Rugby Balls

How did we make a great rugby ball?

The first step was to research the ball construction and design, the team employed a aerodynamicist to study the flight of the ball. Creating a design which will allow the ball the fly through the air at optimum speed.

The valve has been integrated into the seam so it does not affect the speed of the ball – and also allows the ball to remain pumped up for as long as possible.

So, Why Pink?

We have done research into a human’s peripheral vision. Our results showed that the bright pink we have chosen for all three balls, shows up better than any other colours. This means you can see the ball out of the corner of your eye better than any other colour ball.

Spectators and referees get very little thought in the making of a ball – but we decided that pink would also be a great colour for the ball to be seen in a ruc or from the sidelines of a muddy winter pitch. Just another little thing we thought about when making our ball!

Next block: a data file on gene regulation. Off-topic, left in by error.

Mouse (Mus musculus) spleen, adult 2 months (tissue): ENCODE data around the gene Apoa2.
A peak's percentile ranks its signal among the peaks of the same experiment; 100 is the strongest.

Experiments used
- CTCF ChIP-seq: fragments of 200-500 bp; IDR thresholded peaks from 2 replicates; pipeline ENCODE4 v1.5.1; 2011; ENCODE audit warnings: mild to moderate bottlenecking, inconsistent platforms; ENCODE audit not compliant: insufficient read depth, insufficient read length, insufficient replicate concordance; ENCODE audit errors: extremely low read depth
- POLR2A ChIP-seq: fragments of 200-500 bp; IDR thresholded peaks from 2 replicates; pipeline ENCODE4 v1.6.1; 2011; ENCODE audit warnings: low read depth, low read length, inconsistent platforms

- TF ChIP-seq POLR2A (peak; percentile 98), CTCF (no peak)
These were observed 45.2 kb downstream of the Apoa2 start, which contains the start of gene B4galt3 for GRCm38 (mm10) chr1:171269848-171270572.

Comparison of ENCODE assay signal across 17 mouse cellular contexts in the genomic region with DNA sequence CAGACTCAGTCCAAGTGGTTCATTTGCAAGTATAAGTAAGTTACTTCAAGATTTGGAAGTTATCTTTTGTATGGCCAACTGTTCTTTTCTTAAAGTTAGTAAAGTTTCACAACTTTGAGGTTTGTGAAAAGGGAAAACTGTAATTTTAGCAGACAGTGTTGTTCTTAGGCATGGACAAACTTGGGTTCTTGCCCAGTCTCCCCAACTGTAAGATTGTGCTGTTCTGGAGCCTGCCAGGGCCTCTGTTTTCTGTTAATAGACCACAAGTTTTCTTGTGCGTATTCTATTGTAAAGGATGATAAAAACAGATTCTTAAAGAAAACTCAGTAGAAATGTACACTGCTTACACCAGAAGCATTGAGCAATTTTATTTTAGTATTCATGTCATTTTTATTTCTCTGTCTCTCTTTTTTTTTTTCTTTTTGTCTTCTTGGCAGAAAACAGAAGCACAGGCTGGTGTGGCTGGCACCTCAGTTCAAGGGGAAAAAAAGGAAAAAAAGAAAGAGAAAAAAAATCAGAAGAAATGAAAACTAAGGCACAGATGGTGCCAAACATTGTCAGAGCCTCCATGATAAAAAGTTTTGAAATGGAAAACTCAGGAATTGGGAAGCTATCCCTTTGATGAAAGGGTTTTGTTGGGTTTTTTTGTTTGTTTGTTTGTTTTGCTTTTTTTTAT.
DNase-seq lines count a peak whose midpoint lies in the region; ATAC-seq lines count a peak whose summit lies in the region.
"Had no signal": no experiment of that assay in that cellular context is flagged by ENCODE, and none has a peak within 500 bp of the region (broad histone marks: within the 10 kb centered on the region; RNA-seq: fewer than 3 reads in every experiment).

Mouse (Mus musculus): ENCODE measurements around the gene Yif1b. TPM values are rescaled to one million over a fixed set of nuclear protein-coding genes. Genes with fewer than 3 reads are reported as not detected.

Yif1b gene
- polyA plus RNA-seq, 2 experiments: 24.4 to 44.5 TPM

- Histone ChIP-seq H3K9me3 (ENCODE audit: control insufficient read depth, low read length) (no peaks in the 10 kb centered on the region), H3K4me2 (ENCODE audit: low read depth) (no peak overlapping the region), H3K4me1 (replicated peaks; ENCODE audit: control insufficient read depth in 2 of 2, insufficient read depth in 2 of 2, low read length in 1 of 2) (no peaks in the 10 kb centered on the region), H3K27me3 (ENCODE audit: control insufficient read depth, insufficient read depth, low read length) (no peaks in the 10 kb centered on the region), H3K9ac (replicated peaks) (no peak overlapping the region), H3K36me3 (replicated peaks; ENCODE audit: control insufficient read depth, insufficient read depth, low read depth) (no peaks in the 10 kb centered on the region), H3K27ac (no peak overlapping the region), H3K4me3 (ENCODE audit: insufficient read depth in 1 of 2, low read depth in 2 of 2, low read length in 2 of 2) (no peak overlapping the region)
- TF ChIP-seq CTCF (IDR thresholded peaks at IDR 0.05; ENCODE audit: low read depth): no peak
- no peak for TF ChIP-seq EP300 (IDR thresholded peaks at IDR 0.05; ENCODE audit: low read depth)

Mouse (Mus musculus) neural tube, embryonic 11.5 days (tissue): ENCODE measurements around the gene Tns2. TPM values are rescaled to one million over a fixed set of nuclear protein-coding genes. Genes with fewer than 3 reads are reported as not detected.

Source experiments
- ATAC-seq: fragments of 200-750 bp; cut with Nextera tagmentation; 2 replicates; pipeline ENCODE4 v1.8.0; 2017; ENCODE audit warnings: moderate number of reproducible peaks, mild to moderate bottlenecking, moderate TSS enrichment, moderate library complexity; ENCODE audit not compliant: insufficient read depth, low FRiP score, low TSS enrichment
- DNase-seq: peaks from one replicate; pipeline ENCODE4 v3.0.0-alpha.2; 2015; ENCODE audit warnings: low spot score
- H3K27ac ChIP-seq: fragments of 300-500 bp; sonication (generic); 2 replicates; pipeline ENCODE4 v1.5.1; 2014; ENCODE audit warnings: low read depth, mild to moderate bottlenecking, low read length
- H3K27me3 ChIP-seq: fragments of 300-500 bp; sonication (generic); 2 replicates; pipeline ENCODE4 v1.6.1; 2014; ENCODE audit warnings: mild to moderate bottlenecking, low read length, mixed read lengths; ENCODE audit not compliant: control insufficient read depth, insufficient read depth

Roman Army Regiments

We have named our balls after three regiments/soldiers in the Roman army. Please click on each name to read more about each ball:


The foot soldier in the Roman army – equivalent to a private in today’s army – this is a standard training ball.

You can distinguish this ball by the alternate full white and pink panels.

Lusum Munifex Rugby Ball


Optio was second in command to the Legion Centurion – this is a match ball.

This ball can be distinguished by its chequered white and pink pattern.

Lusum Optio Rugby Ball


The Aquilifer was the standard bearer who carried the legionary eagle. This could be seen from a great height by everyone and signified the legion you were in – this ball is our Elite Match Ball.

This ball can be distinguished by its pink thorn pattern which cuts across the face of the white rugby ball.

Lusum Aquilifer Rugby Ball